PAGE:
It has been quite a journey coming to this conclusion. Knowing that God is close to the broken-hearted – ALL of us, no matter what is breaking our hearts – has helped comfort me.

I’ve learned that comparison is, indeed, the thief of joy. I need someone to put that on a t-shirt.

4. Consistent monitoring of outward appearance is critical.

I pulled up to the window of a local coffee shop yesterday. It does not rhyme with Barbucks because honestly, I can’t stand their coffee unless it’s loaded with sugar. It was a smaller coffee chain with a quaint drive thru where you order face to face.

I pulled up and rolled my window down to hear the barista greet me with, “Hey guy! What can I get for you?!”

So, if you pull up to a coffee shop wearing a black hoodie, sporting day-three hair thrown into a bun and sprayed within an inch of its life with dry shampoo and the barista greets you with “hey guy”, it might be time to reevaluate your approach to the “comfy casual” look.

Yes, Mom, I was at a stop light when I took this.

5. Heartache and joy can coexist.

Some mornings I wake up and just feel the impact of our losses. Other mornings I wake up and can’t believe how fortunate we are. I never know which I’m going to get on any given morning, but I’ve learned to welcome each emotion with open arms.

I have discovered that if I let enough hours in the day pass by, the opposite emotion will circle around again. There have been days where I mourn for what my kids are missing out on as they sit in their respective rooms, headphones jammed in their ears, talking to their teacher and classmates who are all confined to a 1×1 inch box on a screen.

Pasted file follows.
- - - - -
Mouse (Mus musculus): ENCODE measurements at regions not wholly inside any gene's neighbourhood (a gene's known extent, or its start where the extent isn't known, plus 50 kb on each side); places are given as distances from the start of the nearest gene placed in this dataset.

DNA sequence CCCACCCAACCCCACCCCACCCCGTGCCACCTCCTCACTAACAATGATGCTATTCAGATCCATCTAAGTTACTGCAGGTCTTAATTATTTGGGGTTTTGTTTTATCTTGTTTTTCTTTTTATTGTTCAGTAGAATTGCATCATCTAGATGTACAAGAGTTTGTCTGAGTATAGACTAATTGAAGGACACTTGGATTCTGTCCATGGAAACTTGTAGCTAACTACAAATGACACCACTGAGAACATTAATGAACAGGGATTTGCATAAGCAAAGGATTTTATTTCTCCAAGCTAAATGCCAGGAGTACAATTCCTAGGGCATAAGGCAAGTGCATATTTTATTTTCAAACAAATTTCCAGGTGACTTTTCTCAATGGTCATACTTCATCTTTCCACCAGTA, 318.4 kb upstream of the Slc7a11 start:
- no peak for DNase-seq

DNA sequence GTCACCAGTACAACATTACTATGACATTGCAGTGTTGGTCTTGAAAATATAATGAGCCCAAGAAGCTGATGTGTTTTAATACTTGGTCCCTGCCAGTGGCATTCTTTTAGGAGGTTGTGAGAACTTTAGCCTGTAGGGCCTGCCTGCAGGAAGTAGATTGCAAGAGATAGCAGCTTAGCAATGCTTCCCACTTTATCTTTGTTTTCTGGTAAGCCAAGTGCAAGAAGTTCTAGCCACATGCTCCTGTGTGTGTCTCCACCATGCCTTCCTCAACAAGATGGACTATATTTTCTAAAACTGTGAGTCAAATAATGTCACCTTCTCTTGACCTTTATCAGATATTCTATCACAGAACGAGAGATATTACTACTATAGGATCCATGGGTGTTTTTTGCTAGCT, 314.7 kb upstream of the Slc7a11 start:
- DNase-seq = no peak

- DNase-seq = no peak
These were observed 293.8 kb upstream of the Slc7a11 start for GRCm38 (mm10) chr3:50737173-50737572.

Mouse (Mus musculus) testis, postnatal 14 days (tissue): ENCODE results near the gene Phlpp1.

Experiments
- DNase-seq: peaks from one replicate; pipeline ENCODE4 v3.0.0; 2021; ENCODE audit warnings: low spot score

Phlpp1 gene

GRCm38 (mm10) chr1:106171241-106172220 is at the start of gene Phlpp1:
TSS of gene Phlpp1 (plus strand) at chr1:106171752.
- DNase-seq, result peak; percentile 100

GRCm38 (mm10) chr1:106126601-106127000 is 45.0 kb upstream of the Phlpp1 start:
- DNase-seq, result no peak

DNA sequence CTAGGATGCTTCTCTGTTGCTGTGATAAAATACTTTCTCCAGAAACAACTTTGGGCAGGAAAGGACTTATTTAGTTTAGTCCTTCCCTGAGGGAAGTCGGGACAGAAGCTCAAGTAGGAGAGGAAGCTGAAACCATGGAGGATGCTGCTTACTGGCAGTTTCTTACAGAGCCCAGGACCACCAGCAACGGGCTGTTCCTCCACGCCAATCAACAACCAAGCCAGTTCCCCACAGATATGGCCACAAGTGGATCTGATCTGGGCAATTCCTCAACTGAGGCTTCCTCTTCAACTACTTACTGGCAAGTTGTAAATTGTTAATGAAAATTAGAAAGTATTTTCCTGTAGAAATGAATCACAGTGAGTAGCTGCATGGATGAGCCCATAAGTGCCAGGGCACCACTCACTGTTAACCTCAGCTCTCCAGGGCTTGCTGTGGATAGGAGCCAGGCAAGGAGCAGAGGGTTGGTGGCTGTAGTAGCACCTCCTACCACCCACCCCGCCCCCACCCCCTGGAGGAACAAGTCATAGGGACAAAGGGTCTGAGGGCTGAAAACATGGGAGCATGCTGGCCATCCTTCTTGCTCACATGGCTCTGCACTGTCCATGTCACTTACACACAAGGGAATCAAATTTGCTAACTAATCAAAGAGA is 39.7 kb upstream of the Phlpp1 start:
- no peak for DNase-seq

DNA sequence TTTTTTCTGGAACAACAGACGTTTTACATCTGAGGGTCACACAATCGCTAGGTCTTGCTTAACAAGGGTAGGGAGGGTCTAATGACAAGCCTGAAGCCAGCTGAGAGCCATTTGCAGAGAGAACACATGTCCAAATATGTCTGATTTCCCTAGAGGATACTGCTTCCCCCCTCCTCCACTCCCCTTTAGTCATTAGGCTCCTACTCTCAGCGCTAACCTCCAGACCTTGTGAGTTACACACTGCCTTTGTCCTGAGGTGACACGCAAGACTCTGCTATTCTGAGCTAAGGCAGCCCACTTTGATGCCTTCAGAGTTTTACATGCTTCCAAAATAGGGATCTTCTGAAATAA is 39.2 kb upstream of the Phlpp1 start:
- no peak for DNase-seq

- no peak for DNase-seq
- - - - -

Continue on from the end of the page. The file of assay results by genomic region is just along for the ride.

Then that very same day, tears of joy threaten to overcome me, and I’m just undone by the blessings we drown in every day. Just one year ago, my emotions were on thin ice as I realized how little time I had left before my girls both graduate. I lamented over how infrequently I saw them on any given weekday. Between my work, their school hours, after school practices and time spent with friends, I calculated that I was only getting to see their face around 3 or 4 hours each day. I wanted a do-over. I wanted more time.

And…here we are.

Stealing a hug between English and World History and sitting around the kitchen table together at lunch every single day has been an example of God’s provision, even in the midst of this trial. I longed for more time with them before they graduate and leave home. And now…I’m basking in it.

But I’m simultaneously grieving the rite-of-passage teenage experiences they are losing, slipping like sand through their fingers as each day passes.

I’ve realized that opposing emotions can share the same space within the quiet moments of our everyday lives. And I’m ok with it.

Bonus: A Parting Gift

I created this handy list on my phone the day after a national emergency was declared. Remember when we just had to quarantine for 15 days to flatten the curve!?

Guys, I was going to organize closets. I was going to make freezer meals and get so much cleaning done. Productivity would ensue and I would use that time wisely before life went back to normal in two weeks.

I think we can all appreciate the level of optimism I was operating with.

So my bonus lesson is this: I now know to hold plans loosely. When things work out the way I hoped, it’s icing on the cake.

And when they don’t, I’ll just get really good at ordering take-out.

2 Comments

  • Lisa

    This is quite possibly my favorite thing you’ve ever written. Like ever. Partly because every single thing got an audible Amen, and partly because I spit out my coffee (it did rhyme with Barbucks). So hey guy – keep up the writing and the encouragement that you’re giving.

  • Stacy Mcclelland

    I love every crafted word of this post…the reality, the raw emotion, the humor. And, “hey guy…” oh my stars! No way! You truly encourage me on this writing journey. You are gifted with words and I am so very thankful to call you friend. Miss you